Three U.S. universities have been the victims of ransomware attacks in the past week, according to Cointelegraph.
The information comes from a ransomware gang, boasting that they successfully attacked the University of California San Francisco on June 3, the most recent attack.
Before that, the group claimed to have attacked Michigan State University and Columbia College of Chicago, in a dark web blog accessed by Cointelegraph. In the blog post, the ransomware gang says they can release stolen data on student names, Social Security numbers, and financial information in less than a week if a crypto payment in Bitcoin is not made.
Brett Callow, threat analyst at malware lab Emsisoft, was one of the first who spotted the issue. He told Cointelgraph that these kinds of attacks are costly and enormously disruptive.
Emsisoft's latest data states there were 89 universities, colleges and other school districts impacted by ransomware in 2019, with possibly up to 1,233 individual schools affected in total, Cointelegraph reported. At least 30 districts for various higher education types have been affected thus far in 2020, Callow said.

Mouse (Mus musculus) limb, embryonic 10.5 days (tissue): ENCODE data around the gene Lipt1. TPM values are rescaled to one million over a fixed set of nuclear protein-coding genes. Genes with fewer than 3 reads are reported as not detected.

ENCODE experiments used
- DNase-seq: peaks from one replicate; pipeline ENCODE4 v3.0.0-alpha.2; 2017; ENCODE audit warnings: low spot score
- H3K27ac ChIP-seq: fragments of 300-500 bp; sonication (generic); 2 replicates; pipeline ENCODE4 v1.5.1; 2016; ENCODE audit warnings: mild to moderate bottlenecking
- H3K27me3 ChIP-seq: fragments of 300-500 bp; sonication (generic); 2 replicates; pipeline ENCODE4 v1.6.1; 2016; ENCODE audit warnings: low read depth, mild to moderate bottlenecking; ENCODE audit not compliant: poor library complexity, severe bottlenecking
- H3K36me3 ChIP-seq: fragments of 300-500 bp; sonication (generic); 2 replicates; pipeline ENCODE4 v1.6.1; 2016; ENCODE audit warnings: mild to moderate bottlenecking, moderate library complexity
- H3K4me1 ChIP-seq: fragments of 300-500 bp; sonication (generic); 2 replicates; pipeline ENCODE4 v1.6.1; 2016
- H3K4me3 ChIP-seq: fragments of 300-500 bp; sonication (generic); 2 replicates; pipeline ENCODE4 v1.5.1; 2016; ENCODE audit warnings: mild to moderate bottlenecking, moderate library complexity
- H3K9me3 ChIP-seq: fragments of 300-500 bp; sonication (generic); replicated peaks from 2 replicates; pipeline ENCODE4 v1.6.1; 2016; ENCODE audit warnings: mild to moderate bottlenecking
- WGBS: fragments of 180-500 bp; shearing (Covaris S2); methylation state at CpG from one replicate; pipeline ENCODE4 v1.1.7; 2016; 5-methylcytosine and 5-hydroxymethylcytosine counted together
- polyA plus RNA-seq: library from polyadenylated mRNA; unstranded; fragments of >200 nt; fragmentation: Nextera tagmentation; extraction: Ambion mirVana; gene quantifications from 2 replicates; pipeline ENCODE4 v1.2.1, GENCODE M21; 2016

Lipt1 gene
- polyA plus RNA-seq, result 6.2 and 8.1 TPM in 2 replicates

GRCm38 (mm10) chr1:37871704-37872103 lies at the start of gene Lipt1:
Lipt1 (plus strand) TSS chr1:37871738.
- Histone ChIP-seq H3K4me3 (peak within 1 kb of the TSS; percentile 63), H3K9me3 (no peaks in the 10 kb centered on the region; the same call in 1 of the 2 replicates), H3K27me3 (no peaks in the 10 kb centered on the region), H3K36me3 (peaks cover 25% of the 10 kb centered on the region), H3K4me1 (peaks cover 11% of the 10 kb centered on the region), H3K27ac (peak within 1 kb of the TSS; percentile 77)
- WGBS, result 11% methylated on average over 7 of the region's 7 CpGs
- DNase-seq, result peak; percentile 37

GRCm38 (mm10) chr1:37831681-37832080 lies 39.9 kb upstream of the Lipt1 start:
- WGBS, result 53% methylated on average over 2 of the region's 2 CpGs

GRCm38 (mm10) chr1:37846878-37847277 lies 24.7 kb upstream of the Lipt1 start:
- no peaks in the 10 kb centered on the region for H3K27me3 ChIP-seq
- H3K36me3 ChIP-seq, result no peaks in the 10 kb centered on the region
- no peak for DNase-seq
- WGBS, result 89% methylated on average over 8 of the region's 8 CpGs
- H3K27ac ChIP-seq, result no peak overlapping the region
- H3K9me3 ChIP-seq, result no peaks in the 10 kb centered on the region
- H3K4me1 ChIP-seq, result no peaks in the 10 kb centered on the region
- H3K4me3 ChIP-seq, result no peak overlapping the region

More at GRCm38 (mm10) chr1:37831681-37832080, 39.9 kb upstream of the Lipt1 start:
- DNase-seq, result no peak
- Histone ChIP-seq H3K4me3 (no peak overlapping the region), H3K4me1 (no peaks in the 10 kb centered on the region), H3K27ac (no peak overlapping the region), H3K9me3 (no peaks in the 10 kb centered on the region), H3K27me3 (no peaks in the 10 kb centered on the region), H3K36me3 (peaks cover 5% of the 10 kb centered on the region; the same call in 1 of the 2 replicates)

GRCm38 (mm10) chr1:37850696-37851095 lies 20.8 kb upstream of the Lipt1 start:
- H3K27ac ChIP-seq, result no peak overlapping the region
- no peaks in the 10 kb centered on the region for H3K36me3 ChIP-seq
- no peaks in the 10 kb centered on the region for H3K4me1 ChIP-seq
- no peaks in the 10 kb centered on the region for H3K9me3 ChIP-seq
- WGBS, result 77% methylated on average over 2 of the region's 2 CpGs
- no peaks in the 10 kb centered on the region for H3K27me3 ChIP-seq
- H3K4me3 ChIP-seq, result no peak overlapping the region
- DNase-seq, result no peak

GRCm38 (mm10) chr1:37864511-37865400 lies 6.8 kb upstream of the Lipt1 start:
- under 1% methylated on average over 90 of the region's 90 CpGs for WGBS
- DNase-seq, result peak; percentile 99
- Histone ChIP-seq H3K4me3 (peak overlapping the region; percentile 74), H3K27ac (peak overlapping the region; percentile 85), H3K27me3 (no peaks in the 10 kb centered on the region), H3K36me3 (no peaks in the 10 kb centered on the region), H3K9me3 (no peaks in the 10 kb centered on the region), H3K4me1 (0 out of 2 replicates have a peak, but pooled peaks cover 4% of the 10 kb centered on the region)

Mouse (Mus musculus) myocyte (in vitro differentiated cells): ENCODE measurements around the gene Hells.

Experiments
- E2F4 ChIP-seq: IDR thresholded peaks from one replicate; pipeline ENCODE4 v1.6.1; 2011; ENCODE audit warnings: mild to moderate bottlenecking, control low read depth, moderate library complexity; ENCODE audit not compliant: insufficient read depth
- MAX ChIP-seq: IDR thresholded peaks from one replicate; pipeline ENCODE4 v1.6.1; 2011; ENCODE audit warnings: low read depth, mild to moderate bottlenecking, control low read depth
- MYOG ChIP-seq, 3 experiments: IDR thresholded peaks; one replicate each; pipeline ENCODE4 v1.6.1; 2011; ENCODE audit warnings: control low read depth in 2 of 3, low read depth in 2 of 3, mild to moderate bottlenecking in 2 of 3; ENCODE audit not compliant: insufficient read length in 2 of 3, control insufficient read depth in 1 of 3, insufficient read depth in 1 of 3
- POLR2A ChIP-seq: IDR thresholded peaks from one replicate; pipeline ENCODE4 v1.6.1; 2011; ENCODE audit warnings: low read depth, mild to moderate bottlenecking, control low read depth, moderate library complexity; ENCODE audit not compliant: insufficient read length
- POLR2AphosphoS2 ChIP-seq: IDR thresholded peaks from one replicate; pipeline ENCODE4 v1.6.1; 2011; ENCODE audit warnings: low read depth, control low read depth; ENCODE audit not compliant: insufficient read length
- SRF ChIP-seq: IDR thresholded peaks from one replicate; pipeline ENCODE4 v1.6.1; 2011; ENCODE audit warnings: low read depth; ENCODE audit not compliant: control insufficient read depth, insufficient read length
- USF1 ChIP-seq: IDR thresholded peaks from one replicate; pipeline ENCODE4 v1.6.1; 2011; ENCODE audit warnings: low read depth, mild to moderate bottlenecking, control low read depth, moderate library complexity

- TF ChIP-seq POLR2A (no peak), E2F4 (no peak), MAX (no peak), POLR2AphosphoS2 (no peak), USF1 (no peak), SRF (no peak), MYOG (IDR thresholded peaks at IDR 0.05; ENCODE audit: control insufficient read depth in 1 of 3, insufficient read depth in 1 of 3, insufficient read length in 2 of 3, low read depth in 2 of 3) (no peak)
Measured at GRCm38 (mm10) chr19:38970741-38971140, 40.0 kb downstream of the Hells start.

Callow said that even if the universities pay up the ransom, "that will not solve the problem as they will only have a pinky promise," according to Cointelgraph.
Cryptocurrency-related crimes have been on the rise as of late, with a total of $1.4 billion in fraud, hacks and theft in just the first five months of 2020, according to a study by crypto intelligence company CipherTrace.
The thefts, CipherTrace found, have only been expedited by the pandemic, which has pounced on the worldwide confusion. The fraud can take place in a number of ways, often by phishing or impersonation scams to prey on those who may not be aware.
Callow said education institutions should make sure that their systems are properly patched, their emails filtered, PowerShell turned off when not needed and multi-factor authentication used in any situation possible, Cointelegraph reported.